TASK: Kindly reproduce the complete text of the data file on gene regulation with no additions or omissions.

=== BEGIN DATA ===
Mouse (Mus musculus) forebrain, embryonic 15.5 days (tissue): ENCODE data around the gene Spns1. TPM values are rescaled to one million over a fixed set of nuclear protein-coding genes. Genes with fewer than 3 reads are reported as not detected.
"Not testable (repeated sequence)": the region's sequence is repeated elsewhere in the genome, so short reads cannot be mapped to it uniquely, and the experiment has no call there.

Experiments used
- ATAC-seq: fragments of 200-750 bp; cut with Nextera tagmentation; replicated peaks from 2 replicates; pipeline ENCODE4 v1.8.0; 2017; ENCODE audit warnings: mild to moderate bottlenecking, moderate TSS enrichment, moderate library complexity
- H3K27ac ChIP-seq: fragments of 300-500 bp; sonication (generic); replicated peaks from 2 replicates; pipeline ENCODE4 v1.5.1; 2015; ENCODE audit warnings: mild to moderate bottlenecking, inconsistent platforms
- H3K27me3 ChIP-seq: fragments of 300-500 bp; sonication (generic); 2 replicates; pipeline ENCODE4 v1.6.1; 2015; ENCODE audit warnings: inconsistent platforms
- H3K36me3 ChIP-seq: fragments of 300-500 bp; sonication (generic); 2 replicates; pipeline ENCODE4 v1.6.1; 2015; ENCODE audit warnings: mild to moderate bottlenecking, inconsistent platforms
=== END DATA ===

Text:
Mouse (Mus musculus) forebrain, embryonic 15.5 days (tissue): ENCODE data around the gene Spns1. TPM values are rescaled to one million over a fixed set of nuclear protein-coding genes. Genes with fewer than 3 reads are reported as not detected.
"Not testable (repeated sequence)": the region's sequence is repeated elsewhere in the genome, so short reads cannot be mapped to it uniquely, and the experiment has no call there.

Experiments used
- ATAC-seq: fragments of 200-750 bp; cut with Nextera tagmentation; replicated peaks from 2 replicates; pipeline ENCODE4 v1.8.0; 2017; ENCODE audit warnings: mild to moderate bottlenecking, moderate TSS enrichment, moderate library complexity
- H3K27ac ChIP-seq: fragments of 300-500 bp; sonication (generic); replicated peaks from 2 replicates; pipeline ENCODE4 v1.5.1; 2015; ENCODE audit warnings: mild to moderate bottlenecking, inconsistent platforms
- H3K27me3 ChIP-seq: fragments of 300-500 bp; sonication (generic); 2 replicates; pipeline ENCODE4 v1.6.1; 2015; ENCODE audit warnings: inconsistent platforms
- H3K36me3 ChIP-seq: fragments of 300-500 bp; sonication (generic); 2 replicates; pipeline ENCODE4 v1.6.1; 2015; ENCODE audit warnings: mild to moderate bottlenecking, inconsistent platforms